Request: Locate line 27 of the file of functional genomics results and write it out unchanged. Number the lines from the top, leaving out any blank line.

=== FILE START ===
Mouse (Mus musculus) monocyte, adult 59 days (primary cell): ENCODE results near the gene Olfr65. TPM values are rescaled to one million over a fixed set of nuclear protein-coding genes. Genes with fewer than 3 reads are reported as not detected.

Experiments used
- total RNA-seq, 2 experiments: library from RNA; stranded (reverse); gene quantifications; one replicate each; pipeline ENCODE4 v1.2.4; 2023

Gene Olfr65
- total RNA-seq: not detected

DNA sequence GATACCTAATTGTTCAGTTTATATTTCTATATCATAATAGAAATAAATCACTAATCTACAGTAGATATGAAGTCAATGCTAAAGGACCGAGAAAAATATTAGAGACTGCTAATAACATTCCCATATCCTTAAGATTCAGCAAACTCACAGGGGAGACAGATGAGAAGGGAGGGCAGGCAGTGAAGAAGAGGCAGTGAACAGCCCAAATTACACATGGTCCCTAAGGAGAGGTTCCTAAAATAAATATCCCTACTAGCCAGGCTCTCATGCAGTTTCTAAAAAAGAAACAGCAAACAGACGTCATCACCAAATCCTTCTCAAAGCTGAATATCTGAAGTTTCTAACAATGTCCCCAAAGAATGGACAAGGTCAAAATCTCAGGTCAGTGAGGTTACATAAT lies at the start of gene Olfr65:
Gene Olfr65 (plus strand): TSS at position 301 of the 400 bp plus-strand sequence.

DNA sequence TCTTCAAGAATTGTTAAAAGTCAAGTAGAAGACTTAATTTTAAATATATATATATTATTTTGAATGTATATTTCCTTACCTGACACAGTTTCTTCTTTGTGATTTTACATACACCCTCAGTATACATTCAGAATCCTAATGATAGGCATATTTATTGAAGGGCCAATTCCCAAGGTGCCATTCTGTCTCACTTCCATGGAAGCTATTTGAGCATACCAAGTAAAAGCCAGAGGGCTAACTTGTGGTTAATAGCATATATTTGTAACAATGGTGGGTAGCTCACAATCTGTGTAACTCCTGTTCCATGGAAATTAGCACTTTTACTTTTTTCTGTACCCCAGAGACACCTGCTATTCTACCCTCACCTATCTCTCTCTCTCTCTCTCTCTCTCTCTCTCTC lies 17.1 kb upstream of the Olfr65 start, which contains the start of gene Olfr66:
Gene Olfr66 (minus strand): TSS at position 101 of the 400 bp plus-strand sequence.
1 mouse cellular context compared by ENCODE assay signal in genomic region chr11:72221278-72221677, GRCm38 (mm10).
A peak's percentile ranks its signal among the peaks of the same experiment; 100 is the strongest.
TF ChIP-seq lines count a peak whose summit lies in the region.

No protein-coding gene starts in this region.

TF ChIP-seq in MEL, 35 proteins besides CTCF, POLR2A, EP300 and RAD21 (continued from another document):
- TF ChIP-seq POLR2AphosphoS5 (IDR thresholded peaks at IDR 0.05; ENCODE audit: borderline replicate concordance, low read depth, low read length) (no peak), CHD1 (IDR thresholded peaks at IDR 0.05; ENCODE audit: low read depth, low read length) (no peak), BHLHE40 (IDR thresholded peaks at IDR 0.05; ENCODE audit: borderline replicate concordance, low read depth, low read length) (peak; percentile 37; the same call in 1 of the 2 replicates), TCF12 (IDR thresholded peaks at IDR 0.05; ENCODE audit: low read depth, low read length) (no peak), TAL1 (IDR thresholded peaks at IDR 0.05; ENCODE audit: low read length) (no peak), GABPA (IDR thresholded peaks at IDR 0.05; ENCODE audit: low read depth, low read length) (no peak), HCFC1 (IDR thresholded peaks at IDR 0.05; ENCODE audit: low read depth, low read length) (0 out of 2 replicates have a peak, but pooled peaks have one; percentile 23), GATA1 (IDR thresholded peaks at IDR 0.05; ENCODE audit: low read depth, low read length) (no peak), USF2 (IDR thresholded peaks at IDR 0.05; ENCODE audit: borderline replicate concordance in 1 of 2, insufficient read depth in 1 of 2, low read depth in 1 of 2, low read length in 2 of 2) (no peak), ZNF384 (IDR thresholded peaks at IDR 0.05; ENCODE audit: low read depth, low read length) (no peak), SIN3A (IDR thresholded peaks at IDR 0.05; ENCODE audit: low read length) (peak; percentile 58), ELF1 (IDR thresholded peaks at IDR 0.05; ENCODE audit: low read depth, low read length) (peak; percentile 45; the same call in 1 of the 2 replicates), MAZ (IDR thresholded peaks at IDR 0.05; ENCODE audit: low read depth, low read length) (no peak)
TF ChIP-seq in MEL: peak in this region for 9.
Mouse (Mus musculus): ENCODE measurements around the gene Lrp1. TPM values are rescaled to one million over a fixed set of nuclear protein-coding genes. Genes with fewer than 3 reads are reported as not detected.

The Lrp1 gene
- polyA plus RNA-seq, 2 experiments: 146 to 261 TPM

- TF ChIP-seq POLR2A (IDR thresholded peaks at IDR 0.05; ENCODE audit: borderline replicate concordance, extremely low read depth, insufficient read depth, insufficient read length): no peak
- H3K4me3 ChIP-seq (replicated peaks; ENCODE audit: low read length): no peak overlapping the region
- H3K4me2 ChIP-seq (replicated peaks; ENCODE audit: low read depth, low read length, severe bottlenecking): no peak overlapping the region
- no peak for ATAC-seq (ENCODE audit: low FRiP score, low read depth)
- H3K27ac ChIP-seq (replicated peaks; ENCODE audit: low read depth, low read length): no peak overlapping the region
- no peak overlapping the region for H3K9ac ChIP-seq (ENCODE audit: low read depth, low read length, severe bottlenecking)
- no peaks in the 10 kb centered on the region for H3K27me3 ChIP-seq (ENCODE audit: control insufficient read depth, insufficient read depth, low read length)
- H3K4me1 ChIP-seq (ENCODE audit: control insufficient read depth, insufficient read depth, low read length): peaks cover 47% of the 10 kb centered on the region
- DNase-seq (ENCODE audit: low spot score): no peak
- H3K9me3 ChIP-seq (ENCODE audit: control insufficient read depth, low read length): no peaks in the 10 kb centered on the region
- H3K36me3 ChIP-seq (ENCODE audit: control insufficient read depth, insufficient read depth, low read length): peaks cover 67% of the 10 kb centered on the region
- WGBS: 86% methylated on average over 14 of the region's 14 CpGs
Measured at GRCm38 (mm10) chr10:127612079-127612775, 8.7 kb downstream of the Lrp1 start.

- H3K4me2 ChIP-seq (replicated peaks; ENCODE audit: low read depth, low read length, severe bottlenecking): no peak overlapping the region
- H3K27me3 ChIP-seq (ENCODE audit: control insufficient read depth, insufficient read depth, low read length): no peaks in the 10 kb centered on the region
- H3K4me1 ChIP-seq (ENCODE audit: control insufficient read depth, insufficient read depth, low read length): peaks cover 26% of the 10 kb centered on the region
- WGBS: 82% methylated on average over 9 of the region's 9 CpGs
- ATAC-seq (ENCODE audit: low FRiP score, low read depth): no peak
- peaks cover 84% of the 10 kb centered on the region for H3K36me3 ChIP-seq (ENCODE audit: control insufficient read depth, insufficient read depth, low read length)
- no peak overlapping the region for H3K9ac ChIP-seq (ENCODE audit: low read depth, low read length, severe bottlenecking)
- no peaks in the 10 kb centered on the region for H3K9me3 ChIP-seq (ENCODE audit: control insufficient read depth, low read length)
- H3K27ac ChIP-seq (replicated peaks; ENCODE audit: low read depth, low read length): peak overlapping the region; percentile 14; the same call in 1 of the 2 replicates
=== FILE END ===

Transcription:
- H3K4me1 ChIP-seq (ENCODE audit: control insufficient read depth, insufficient read depth, low read length): peaks cover 47% of the 10 kb centered on the region